by Herman Daly
Wellbeing should be counted in net terms—that is to say, we should consider not only the accumulated stock of wealth but also that of “illth;” and not only the annual flow of goods but also that of “bads.” The fact that we have to stretch English usage to find words like illth and bads with which to name the negative consequences of production that should be subtracted from the positive consequences is indicative of our having ignored the realities for which these words are the necessary names. Bads and illth consist of things like nuclear wastes, the dead zone in the Gulf of Mexico, biodiversity loss, climate change from excess carbon in the atmosphere, depleted mines, eroded topsoil, dry wells, exhausting and dangerous labor, congestion, etc. We are indebted to John Ruskin for the word “illth” and to an anonymous economist, perhaps Kenneth Boulding, for the word “bads.” In the empty world of the past, these concepts and the names for them were not needed because the economy was so small relative to the containing natural world that our production did not incur any significant opportunity cost of displaced nature. We now live in a full world, full of us and our staff, and such costs must be counted and netted out against the benefits of growth. Otherwise, we might end up with extra bads outweighing extra goods, and increases in illth greater than the increases in wealth. What used to be economic growth could become uneconomic growth—that is, growth in production for which marginal costs are greater than marginal benefits, growth that in reality makes us poorer, not richer. No one is against being richer. The question is, does growth any longer really make us richer, or has it started to make us poorer?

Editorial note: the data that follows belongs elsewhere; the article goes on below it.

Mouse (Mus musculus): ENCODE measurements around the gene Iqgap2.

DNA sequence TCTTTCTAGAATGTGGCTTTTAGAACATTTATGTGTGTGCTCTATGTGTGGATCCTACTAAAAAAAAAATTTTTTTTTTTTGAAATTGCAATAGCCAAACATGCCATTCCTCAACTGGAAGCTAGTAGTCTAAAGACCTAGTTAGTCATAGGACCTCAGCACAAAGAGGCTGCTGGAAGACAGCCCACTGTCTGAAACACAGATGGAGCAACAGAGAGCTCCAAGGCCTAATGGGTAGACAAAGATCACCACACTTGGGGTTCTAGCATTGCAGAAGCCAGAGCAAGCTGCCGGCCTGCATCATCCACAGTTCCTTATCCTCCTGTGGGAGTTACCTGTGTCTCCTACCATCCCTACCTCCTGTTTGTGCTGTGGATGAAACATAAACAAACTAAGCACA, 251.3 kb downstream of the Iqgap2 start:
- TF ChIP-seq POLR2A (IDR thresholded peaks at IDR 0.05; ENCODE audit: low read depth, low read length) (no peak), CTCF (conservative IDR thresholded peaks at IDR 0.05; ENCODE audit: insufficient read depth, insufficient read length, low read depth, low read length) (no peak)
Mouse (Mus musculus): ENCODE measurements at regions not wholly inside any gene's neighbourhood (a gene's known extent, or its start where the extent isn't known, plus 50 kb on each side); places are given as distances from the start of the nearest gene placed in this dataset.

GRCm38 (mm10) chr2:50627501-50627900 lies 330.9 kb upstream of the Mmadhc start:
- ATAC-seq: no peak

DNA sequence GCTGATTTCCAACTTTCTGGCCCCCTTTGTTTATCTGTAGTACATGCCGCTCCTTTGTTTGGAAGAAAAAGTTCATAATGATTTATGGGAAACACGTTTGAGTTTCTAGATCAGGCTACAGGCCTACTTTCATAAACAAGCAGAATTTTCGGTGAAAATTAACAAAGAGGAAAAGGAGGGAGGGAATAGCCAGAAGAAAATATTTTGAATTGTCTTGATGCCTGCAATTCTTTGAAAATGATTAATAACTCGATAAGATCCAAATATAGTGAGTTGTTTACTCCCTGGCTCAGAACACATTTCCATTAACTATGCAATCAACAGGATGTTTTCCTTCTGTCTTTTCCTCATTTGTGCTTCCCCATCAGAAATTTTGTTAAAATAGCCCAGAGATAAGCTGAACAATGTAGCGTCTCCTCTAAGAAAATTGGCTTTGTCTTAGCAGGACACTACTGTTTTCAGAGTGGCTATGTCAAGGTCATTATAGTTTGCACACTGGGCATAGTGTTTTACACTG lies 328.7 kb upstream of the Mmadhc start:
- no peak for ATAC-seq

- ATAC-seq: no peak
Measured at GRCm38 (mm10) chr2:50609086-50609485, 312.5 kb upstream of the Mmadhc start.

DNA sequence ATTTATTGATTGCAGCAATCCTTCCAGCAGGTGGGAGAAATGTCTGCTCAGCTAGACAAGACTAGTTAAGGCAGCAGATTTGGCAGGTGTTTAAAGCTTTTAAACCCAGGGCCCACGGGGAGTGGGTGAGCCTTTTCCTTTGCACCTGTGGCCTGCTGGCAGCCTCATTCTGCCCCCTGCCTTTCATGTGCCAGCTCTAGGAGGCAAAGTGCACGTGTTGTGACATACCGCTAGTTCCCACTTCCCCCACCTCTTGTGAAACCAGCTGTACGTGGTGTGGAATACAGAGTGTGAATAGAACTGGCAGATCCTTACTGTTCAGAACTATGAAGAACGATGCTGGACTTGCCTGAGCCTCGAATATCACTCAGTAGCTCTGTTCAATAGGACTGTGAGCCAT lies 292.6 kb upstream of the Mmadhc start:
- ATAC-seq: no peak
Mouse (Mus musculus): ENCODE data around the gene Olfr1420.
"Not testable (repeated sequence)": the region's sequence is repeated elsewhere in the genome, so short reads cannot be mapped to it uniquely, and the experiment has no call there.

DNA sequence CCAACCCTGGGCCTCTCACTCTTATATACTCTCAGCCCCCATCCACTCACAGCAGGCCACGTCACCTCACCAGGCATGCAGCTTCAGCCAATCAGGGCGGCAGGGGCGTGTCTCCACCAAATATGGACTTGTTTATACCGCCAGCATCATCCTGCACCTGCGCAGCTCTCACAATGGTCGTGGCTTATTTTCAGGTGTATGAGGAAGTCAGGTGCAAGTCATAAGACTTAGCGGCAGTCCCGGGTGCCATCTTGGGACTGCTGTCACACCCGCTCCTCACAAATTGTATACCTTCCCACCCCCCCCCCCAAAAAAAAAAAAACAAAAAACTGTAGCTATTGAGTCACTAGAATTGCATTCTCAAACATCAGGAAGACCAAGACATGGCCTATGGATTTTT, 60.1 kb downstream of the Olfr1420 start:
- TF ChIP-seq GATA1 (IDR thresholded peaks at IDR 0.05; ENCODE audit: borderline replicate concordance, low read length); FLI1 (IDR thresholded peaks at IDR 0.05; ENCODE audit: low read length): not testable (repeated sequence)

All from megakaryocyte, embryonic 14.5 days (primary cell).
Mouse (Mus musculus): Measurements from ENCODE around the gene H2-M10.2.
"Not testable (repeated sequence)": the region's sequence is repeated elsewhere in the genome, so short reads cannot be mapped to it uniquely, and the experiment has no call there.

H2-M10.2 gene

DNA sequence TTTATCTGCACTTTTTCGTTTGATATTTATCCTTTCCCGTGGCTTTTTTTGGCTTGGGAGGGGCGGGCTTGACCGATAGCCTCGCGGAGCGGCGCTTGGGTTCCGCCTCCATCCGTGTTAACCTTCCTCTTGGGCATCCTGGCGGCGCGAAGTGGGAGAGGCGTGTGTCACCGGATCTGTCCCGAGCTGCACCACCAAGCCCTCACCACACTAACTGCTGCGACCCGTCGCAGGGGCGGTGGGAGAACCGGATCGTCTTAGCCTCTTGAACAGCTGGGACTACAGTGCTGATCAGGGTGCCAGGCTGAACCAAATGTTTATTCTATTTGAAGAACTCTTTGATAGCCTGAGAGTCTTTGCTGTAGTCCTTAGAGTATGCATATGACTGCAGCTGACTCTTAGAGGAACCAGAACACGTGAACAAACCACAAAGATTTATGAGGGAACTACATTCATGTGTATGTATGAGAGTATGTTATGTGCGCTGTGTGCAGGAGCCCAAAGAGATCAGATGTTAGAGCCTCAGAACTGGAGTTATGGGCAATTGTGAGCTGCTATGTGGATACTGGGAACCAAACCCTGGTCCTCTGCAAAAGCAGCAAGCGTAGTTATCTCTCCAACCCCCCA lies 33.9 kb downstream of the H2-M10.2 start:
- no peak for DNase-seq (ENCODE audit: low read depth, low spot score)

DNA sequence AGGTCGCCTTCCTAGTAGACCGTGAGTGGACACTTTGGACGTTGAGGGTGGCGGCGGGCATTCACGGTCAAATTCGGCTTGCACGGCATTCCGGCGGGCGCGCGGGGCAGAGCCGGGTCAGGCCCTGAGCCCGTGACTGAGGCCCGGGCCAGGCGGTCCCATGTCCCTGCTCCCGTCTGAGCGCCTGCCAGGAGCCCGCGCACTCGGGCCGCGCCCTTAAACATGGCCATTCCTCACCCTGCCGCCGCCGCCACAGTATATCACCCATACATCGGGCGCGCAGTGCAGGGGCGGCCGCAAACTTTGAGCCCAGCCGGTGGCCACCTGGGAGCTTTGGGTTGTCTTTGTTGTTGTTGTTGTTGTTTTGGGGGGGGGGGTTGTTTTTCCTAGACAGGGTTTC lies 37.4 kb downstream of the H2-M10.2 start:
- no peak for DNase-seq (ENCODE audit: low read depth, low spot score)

I suspect it is now making us poorer, at least in some high-GDP countries, and we have not recognized it. Indeed, how could we when our national accounting measures only “economic activity.” Activity is not separated into costs and benefits. Everything is added in GDP, nothing subtracted. The reason that bads and illth, inevitable joint products with goods and wealth, are not counted, even when no longer negligible in the full world, is that obviously no one wants to buy them, so there is no market for them, and hence no price by which to value them. But it is worse—these bads are real and people are very willing to buy the anti-bads that protect them from the bads. For example, pollution is an unpriced, uncounted bad, but pollution clean-up is an anti-bad that is accounted for as a good. Pollution cleanup has a price, and we willingly pay it up to a point and add it to GDP—but without having subtracted the negative value of the pollution itself that made the clean up necessary. Such asymmetric accounting hides more than it reveals.
In addition to asymmetric accounting of anti-bads, we count natural capital depletion as if it were income, further misleading ourselves. If we cut down all the trees this year, catch all the fish, burn all the oil and coal, etc., then GDP counts all that as this year’s income. But true income is defined as the maximum that a community can consume this year and still produce and consume the same amount next year—maximum production while maintaining the intact future capacity to produce (capital in the broadest sense). Nor is it only depletion of natural capital that is falsely counted as income—failure to maintain and replace depreciation of man-made capital, such as roads and bridges, has the same effect. Much of what we count in GDP is capital consumption and anti-bads.